It has been thirty extraordinary years since the case that changed Joyce’s life. In that time, ALDF has sued to stop bear hunts, mountain lion hunts, the removal of wild horses from federal lands, and challenged the intensive confinement of farmed animals and even the “patenting” of animals. We’ve assisted prosecutors in numerous cruelty cases, rescued animals from hoarders and saved the lives of many animals, including dogs, cats, birds, chimpanzees, horses and, of course, those beautiful burros.
With her leadership, ALDF has filed groundbreaking and major impact lawsuits and laid the foundation necessary for animal law to be taken seriously in law schools, law firms and bar associations across the country. Joyce handled some of Animal Legal Defense Fund’s earliest cases, including the previously mentioned lawsuit that halted the U.S. Navy’s plan to kill 5,000 feral burros and a 1988 challenge to the U.S. Patent Office’s rule allowing the patenting of genetically altered animals. She has tackled such diverse topics as challenges to hunting and trapping using the National Environmental Policy Act (NEPA) and the Endangered Species Act (ESA), enforcement of the federal Animal Welfare Act, standing to sue, animal custody battles, the right to kill animals pursuant to will provisions, landlord-tenant issues and damages and recovery for injury to or death of an animal.
Joyce has encouraged the best and the brightest minds to apply creative legal strategies to help establish greater legal protections for animals. As a result, ALDF is recognized for its continual innovation in the field of animal law, from using a little known state law to rescue hundreds of animals from the infamous Woodley dog-hoarders in North Carolina, to the recent release of Ben the Bear from a cruel roadside zoo.
An inspiration to so many activists around the world, Joyce is an internationally recognized speaker and author of numerous publications. In 2009, The American Bar Association Tort Trial & Insurance Practice Section (TIPS) Animal Law Committee honored Joyce with the Excellence in the Advancement of Animal Law Award. In 2010, Joyce was invited on a 12-day, seven-city speaking tour in Australia sponsored by father-daughter team Brian and Ondine Sherman of Voiceless – the Animal Protection Institute. One of her recent publications of influence is her double volume “A Brief History of Animal Law, Part II (1985-2011),” published in the Stanford Journal of Animal Law and Policy. In addition to her many publications, Joyce has been quoted far and wide, including in the New York Times, Science Magazine, Washington Post, USA Today, Christian Science Monitor, the Sydney Morning Herald, Sunday Telegraph, Guardian, and People magazine. She is currently co-writing two animal law books.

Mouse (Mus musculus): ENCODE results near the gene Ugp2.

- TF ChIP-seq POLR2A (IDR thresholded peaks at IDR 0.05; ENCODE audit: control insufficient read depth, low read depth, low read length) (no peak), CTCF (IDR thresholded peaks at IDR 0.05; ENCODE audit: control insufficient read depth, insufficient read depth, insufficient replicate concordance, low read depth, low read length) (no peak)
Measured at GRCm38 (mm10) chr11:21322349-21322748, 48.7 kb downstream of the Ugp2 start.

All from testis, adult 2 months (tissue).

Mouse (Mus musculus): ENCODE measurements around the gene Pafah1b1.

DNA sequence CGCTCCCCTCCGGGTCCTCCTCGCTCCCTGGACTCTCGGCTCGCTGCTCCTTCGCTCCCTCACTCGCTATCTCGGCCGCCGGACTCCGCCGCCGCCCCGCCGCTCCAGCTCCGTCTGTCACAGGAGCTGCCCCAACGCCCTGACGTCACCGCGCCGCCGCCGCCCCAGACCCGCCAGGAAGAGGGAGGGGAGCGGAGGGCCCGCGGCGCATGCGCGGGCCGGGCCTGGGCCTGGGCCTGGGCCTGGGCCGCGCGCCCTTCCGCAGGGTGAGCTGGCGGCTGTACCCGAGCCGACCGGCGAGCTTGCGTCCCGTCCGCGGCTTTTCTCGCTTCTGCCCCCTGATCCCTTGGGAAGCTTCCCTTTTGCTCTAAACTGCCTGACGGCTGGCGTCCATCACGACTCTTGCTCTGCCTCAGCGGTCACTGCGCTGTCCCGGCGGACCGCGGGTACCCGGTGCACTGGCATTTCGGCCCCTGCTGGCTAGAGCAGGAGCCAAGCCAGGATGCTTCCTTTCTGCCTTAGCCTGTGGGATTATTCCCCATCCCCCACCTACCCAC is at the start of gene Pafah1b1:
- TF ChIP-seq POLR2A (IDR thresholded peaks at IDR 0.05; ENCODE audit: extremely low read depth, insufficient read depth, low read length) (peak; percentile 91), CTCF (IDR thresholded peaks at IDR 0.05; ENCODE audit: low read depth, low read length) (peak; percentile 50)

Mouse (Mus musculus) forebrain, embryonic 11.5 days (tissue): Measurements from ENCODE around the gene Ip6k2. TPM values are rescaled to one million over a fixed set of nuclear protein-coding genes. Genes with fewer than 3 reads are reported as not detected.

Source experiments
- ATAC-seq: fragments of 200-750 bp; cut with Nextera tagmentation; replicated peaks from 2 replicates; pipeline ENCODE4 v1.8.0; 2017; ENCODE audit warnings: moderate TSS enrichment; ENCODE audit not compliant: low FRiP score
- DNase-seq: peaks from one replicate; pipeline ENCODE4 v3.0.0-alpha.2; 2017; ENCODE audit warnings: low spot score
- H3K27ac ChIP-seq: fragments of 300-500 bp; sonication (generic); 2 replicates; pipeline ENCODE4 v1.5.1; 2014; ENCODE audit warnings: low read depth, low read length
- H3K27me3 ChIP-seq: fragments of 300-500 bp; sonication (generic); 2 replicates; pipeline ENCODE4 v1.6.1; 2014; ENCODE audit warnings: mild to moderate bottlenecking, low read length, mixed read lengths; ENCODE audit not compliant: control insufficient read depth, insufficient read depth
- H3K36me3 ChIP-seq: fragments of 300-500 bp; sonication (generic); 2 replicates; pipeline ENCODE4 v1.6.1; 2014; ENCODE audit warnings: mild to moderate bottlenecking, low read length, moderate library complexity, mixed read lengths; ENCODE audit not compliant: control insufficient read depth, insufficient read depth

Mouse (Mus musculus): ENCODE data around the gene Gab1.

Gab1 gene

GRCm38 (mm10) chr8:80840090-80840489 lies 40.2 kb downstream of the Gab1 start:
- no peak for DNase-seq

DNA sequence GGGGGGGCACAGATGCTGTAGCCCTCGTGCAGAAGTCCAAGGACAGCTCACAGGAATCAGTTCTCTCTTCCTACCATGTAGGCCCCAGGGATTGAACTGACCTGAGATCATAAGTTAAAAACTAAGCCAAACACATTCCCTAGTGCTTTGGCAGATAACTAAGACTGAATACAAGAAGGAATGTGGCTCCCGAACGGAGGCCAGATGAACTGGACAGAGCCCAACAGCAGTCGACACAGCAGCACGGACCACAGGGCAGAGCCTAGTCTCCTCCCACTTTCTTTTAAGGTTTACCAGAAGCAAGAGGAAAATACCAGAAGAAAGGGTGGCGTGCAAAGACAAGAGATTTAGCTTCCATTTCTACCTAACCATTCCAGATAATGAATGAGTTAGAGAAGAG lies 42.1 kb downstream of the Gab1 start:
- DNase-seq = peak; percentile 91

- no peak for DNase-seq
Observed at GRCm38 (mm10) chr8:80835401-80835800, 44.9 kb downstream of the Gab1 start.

Although ALDF remains the only specifically animal law-focused organization, today most animal protection groups have lawyers and a legal strategy, something Joyce recommended that they do as early as 1986. In addition, there are now over 180 student chapters (SALDF) of the Animal Legal Defense Fund in law schools across the U.S. and Canada, and more than 142 law schools now teach an animal law class; 12 animal conferences are held annually, and eight animal law journals are being published. In 2008, ALDF entered into collaboration with Lewis & Clark Law School in Portland, Oregon to create the first-of-its-kind Center for Animal Law Studies, which offers students a world class program in which to study animal law.
The future of animal law will include taking our case to the citizens, Joyce says. Consumers can be strong advocates for the animals and we can help them to make healthy and compassionate choices. And, she adds, “I don’t eat my clients.” Through her strength and humility, her persistent advocacy and clear leadership, Joyce Tischler is a force for change.